Louis Proyect: The Unrepentant Marxist

June 2, 2020

Tommaso

Filed under: Film — louisproyect @ 4:57 pm

Opening as virtual cinema on June 5th, “Tommaso” is the greatest film by an American director I have seen since “First Reformed” in 2017. Like Paul Schrader, the director of “First Reformed”, the 68-year old Abel Ferrara, who is 5 years younger than Schrader, is a relatively obscure filmmaker with a long and controversial past. Interviewer Vittorio Carli asked Ferrara if religion a big influence on your work. He replied, “Well I was brought up Roman Catholic and I’m sure it did.” Schrader also comes from a religious background—Calvinist—but was deeper into it than Ferrara. Even though both left religion behind long ago, they make films where religious questions come deeply into play.

In “First Reformed”, the main character—a priest played by Ethan Hawke—is about to carry out a suicide bombing against corporate polluters. “Tommaso” is devoid of social issues but it ends with the lead character Tommaso, an obvious stand-in for Ferrara himself, being crucified on a busy Rome street. That Tommaso is played by Willem Dafoe, who also played Jesus Christ in “The Last Temptation of Christ”, a Scorsese film that Schrader wrote, will not be lost on most cineastes.

Essentially, “Tommaso” is Abel Ferrara’s take on Federico Fellini’s “8 ½”, a film about a famous director who is suffering from a loss of inspiration as well as marital difficulties. Like Fellini’s character, Tommaso is a tormented soul. Just four years younger than Ferrara, Dafoe was ideally cast as the Ferrara-like main character. That being said, he was also great playing Vincent Van Gogh only two years ago, even though Van Gogh was 37 years old. Dafoe is so great at becoming his characters that you don’t pay much attention to his wrinkles.

Despite the Italian first name, Tommaso is an American who has emigrated to Rome, the backdrop for the film. In an early scene, we see him in an Italian lesson that will help him adjust to his new home. Ferrara also moved to Rome after September 11, 2001 both to get away from the madness, plus to get better access to funding. Unlike Scorsese, a fellow Italian-American obsessed with religious questions, Ferrara never hit it big. His specialty was making extremely violent and sexually explicit independent films that might have satisfied his own aesthetic yearnings but not the Hollywood studios.

Tommaso is married to Nikki, a woman 35 years younger. They have a 3-year old daughter. Mother and daughter are played by Ferrara’s wife Cristina Chiriac and his real-life daughter Anna Ferrara. The film was also made in the couple’s apartment.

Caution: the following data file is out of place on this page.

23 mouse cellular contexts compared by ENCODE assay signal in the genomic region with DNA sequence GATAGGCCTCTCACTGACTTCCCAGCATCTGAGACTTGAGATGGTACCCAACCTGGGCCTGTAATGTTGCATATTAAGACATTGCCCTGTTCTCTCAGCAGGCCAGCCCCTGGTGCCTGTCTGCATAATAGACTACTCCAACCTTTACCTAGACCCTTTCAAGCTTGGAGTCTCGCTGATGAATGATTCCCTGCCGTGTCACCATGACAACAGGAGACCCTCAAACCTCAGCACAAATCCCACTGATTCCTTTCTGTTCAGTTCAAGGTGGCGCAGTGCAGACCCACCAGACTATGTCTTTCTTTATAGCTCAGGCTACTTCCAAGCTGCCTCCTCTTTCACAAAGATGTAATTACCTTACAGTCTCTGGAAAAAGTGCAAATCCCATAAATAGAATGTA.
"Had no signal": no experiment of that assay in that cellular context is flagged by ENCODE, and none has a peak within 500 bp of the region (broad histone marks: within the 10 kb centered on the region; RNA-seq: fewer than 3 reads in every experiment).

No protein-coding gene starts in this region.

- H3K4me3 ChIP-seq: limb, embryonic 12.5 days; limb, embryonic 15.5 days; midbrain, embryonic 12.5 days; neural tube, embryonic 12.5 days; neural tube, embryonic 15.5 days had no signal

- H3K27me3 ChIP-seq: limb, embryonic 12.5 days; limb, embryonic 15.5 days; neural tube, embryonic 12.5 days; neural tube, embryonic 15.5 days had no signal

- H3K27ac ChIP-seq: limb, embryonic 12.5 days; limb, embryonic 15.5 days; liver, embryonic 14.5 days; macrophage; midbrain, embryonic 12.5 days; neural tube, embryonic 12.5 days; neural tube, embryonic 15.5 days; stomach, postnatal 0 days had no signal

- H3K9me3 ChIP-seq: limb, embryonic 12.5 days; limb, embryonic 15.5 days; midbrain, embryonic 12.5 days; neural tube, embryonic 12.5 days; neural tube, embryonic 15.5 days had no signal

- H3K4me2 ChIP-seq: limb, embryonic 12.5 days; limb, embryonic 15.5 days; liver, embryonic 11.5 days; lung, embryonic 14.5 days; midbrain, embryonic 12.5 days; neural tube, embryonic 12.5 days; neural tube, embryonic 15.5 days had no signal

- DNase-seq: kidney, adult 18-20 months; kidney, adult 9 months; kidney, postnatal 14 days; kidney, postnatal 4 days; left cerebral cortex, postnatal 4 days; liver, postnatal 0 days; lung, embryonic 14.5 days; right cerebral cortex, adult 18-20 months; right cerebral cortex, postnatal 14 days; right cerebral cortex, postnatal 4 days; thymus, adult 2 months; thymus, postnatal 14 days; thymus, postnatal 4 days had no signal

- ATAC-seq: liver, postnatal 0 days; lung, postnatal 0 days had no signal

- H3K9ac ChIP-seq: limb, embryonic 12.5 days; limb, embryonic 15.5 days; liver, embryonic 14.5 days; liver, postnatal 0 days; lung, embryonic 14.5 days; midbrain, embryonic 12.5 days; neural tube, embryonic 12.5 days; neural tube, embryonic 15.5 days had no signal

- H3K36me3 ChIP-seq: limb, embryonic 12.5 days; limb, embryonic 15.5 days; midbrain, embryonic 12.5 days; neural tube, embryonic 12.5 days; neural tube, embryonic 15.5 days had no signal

Whether or not they are going through the same difficulties as the characters they play cannot be determined but my guess is that such an extreme difference in age leads to the conflicts depicted in the film. Tommaso is far more needy than his young wife who feels dominated by the older and more professionally fulfilled director. Nikki misses her freedom and does not see eating dinner together as a litmus test for a good marriage. More worrisome is the fact that the daughter sleeps in the same bed as the parents and that they have not had sex in months.

Tommaso’s life is structured around a series of routines that define him as a human being. He attends alcoholics anonymous meetings. He leads a group of young men and women in acting exercises that often involve deep breathing and attempts to bring buried memories to the surface. Oddly enough, they evoke Tommaso’s yoga exercises to mind. Seeing the 64-year old actor standing on his head is worth the price of the rental.

A lot else is drawn from the quotidian existence of living in any major city. In one of the most powerful moments of the film, Tommaso and Nikki are disturbed by the drunken babbling of a man down the street from that prevents them and their daughter from going to sleep. Even when Tommaso yells out the window for him to cut it out or else get a punch in the mouth, the man continues. This leads the tightly wound director to barrel down the street to confront the man, who is as old him and obviously homeless. At first, you get the feeling that there will be an altercation but in a moment or two there is solidarity over having a shared experiencee of being an alcoholic and adrift in life.

“Tommaso” is not a conventional film. Like “8 ½”, it is a series of encounters that doesn’t neatly cohere into a narrative arc that most films require. Instead, it is vividly realistic portrayal of two people in a marriage that is hanging on by a thread. I hope for the director’s sake, this is all fictional.

“Tommaso” is part of Kino-Lorber’s virtual cinema series. The film can be rented from a theater where it was originally scheduled to be seen. Go to https://kinomarquee.com/ to buy a virtual ticket.

Finally, let me recommend “Bad Lieutenant”, a 1992 Ferrara film that starred Harvey Keitel as a corrupt, drug-addicted cop—very timely given the current situation. It was the first film I ever saw by Ferrara and that turned me into a devoted fan. It is available on YouTube, Amazon and all the other VOD sources. It is great.

1 Comment »

  1. When I get the chance, I shall try to see Tommaso with an open mind. But it won’t be easy. I can’t forget Abel Ferrara’s blundering about in Italy with his Pasolini of 2014. Was Pasolini the poet, dramatist, filmmaker, Marxist thinker, and passionate publicist who marked an epoch too much for Ferrara to grasp or was Ferrara simply too hurried and lazy to do the job? We got a good performance from Willem Dafoe in a banal crime story built around a murder. That Pier Paolo Pasolini was a homosexual who got himself killed was the least interesting thing about him but seemed to be the only thing that interested Ferrara.

    Comment by Peter Byrne — June 2, 2020 @ 6:55 pm


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